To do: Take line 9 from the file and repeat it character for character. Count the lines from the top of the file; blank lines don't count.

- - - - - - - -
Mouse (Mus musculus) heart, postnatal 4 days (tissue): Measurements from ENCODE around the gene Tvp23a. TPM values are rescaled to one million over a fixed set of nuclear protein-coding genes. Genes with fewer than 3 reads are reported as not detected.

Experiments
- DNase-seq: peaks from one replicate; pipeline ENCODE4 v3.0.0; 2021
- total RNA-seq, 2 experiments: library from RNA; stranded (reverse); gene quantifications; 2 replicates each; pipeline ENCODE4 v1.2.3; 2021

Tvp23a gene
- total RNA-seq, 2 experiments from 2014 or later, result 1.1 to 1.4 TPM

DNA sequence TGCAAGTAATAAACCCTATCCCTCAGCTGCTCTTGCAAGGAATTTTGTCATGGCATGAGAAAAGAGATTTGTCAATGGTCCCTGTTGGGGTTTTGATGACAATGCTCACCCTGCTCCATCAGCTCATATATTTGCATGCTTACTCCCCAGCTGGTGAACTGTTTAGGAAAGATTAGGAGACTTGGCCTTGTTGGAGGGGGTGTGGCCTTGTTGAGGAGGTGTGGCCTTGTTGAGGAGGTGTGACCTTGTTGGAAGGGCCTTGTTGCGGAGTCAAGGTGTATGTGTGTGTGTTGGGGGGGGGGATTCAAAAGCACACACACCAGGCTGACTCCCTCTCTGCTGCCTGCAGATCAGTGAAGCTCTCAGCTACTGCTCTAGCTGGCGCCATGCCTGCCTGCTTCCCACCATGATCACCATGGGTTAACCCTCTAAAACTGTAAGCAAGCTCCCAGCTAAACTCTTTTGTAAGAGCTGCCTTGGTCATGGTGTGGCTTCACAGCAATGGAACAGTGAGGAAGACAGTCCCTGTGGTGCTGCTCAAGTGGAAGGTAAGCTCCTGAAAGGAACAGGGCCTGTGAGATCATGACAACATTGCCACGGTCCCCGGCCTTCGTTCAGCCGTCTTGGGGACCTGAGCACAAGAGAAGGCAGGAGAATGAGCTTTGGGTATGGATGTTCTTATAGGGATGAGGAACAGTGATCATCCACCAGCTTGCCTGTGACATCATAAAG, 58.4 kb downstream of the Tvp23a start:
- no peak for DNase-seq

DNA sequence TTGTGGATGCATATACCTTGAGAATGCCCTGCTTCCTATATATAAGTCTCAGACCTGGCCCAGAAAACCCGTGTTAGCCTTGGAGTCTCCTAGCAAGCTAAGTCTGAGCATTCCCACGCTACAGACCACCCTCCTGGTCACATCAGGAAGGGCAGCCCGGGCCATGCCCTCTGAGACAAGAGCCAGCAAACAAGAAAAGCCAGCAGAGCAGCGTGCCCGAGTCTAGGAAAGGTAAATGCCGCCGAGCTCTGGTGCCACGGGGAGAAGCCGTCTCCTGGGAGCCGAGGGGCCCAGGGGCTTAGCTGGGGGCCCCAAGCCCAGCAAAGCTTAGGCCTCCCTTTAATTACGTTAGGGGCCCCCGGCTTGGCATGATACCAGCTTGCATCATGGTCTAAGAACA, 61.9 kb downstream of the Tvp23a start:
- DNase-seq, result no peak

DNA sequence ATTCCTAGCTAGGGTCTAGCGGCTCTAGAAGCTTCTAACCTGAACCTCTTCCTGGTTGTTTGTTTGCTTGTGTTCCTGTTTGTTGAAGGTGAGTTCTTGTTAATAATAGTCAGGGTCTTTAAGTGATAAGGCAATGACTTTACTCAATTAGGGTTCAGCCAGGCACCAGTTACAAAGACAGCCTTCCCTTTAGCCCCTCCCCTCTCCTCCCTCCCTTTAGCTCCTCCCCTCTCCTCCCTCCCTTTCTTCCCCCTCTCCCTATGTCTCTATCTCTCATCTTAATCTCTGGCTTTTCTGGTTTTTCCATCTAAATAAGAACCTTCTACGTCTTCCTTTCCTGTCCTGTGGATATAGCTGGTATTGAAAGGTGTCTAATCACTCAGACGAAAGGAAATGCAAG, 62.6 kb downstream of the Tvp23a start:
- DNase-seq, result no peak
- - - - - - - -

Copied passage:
DNA sequence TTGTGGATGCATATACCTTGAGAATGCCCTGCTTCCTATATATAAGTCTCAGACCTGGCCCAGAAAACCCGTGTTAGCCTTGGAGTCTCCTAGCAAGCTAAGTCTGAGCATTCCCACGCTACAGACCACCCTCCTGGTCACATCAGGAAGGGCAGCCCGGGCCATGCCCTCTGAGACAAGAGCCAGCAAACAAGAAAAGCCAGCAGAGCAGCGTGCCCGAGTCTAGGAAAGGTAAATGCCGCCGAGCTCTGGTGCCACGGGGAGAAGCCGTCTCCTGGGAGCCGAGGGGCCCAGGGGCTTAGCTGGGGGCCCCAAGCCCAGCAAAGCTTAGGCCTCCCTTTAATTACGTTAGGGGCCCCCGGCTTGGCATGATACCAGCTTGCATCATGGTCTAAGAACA, 61.9 kb downstream of the Tvp23a start: